- 17. Rendering HTML using Razor Views
- 18. Building forms with Tag Helpers
- 19. Creating a website with MVC controllers
- 20. Creating an HTTP API using Web API Controllers
- 21. The MVC and Razor Pages filter pipeline
- 22. Creating custom MVC and Razor Page filters
Part 4 focuses on security and deployment. You'll learn how to add user profiles to your application using ASP.NET Core Identity and how to protect your apps and APIs using authorization. On the security side you'll learn why you should always use HTTPS, and various attacks to watch out for when building your apps. On the deployment side you'll learn about publishing, and the Microsoft.Extensions.Logging framework.
- Part 4—Securing and Deploying your applications
- 23. Authentication: adding users to your application with Identity
- 24. Authorization: Securing your application
- 25. Authentication and authorization for APIs
- 26. Monitoring and troubleshooting errors with logging
- 27. Publishing and deploying your application
- 28. Adding HTTPS to your application
- 29. Improving your application’s security
In the final part of the book, we look at four different topics that build on what you’ve learned so far: customizing ASP.NET Core to your needs, interacting with third-party HTTP APIs, background services, and testing. I also discuss the generic host and the
Startup class, how it compares to the new
WebApplication "minimal hosting model", and when you should choose each one.
- Part 5—Going further with ASP.NET Core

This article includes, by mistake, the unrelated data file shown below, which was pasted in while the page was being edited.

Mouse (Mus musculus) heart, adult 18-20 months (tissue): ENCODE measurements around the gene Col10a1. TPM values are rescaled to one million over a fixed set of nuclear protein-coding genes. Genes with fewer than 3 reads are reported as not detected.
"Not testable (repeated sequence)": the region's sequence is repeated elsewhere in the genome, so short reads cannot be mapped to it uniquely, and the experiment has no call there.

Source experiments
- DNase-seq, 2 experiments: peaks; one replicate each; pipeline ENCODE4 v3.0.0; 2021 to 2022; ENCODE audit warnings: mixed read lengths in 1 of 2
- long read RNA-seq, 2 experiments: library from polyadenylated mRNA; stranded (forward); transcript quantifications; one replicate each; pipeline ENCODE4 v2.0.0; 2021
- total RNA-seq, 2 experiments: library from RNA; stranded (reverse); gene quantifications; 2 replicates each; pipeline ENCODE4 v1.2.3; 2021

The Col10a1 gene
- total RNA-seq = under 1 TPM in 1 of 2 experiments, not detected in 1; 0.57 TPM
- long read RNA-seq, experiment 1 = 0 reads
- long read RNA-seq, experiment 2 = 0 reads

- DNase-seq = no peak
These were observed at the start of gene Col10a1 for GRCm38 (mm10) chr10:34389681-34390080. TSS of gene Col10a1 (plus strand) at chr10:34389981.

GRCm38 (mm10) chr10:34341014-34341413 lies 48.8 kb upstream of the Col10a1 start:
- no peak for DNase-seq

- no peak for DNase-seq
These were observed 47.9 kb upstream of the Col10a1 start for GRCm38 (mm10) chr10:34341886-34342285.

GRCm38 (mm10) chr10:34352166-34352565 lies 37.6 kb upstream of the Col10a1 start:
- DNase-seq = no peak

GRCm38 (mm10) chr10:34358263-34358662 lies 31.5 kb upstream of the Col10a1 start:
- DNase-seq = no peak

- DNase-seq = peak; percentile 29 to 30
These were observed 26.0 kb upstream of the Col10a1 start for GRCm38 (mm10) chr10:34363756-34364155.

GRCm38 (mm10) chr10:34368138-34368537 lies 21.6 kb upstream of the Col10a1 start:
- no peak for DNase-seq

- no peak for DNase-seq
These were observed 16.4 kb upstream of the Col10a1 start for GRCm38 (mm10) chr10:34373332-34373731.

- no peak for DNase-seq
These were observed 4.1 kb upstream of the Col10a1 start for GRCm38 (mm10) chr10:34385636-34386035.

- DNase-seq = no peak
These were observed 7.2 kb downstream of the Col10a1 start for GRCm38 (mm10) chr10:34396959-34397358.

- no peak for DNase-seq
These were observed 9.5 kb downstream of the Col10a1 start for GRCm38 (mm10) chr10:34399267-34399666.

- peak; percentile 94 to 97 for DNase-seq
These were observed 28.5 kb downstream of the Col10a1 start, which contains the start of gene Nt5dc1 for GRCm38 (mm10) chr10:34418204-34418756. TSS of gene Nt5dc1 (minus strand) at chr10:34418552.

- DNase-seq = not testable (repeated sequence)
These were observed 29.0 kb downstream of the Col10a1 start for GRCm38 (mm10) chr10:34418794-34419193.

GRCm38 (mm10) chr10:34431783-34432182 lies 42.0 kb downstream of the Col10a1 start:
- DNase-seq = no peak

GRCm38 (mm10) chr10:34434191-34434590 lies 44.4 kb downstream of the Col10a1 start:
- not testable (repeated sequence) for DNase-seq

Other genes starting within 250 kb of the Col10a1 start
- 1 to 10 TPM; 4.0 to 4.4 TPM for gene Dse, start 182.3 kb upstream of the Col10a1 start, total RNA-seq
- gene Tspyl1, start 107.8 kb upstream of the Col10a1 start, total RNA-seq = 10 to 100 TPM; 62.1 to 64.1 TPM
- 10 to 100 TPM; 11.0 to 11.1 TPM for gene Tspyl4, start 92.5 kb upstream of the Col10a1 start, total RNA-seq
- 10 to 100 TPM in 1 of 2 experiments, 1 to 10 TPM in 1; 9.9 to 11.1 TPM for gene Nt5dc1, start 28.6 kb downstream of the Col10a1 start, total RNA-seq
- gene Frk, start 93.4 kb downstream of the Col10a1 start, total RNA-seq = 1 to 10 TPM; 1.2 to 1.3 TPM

- 30. Building ASP.NET Core apps with the generic host and Startup
- 31. Advanced configuration of ASP.NET Core
- 32. Building custom MVC and Razor Pages components
- 33. Calling remote APIs with IHttpClientFactory
- 34. Building background tasks and services
- 35. Testing applications with xUnit
- 36. Testing ASP.NET Core applications
I'm really happy with how this version has turned out; covering minimal APIs is a great on-ramp to ASP.NET Core, and makes API applications more of a first-class citizen in the book. I'm hoping readers will be happy with it too! 🤞
Where can I get it?
Right now, the only place you can buy the book is through the MEAP program on manning.com. That gets you access to the chapters as they're completed, before the final book is released, as well as a copy of the ebook or paperback book once it's published. After it's published, you'll also be able to buy it from other outlets like Amazon, but until then, it's through Manning only.
So until next year, happy coding!